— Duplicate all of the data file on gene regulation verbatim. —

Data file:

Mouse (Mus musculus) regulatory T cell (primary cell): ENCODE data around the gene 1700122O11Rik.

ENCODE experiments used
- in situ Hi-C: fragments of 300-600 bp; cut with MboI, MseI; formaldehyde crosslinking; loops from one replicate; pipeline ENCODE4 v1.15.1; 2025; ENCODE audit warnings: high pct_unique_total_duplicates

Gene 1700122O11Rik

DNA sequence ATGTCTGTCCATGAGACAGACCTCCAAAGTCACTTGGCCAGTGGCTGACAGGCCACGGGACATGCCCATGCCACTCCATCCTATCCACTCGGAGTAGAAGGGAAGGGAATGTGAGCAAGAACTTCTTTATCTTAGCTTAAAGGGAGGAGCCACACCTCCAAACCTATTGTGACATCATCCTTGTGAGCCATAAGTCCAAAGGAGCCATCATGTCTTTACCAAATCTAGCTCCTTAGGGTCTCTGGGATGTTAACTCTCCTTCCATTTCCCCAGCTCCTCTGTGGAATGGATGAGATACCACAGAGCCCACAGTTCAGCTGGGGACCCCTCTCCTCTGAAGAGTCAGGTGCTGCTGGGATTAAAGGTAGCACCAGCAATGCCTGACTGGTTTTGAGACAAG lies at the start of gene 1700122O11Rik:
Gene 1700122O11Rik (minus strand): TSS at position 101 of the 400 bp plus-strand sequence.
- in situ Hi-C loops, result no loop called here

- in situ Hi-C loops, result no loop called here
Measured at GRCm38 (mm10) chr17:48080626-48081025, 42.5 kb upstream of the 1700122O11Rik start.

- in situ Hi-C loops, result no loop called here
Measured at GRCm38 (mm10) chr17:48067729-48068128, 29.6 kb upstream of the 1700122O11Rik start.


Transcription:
Mouse (Mus musculus) regulatory T cell (primary cell): ENCODE data around the gene 1700122O11Rik.

ENCODE experiments used
- in situ Hi-C: fragments of 300-600 bp; cut with MboI, MseI; formaldehyde crosslinking; loops from one replicate; pipeline ENCODE4 v1.15.1; 2025; ENCODE audit warnings: high pct_unique_total_duplicates

Gene 1700122O11Rik

DNA sequence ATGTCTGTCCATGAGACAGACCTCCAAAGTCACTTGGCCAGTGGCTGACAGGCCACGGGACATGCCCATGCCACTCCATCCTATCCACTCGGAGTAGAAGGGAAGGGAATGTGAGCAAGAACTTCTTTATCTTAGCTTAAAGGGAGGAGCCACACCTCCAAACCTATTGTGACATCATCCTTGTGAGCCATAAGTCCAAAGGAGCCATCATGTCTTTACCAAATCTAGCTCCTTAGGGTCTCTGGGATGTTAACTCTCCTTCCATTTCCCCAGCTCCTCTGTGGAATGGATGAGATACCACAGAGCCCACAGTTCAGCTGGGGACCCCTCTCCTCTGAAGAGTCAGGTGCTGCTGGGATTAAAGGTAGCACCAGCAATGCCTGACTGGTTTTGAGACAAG lies at the start of gene 1700122O11Rik:
Gene 1700122O11Rik (minus strand): TSS at position 101 of the 400 bp plus-strand sequence.
- in situ Hi-C loops, result no loop called here

- in situ Hi-C loops, result no loop called here
Measured at GRCm38 (mm10) chr17:48080626-48081025, 42.5 kb upstream of the 1700122O11Rik start.

- in situ Hi-C loops, result no loop called here
Measured at GRCm38 (mm10) chr17:48067729-48068128, 29.6 kb upstream of the 1700122O11Rik start.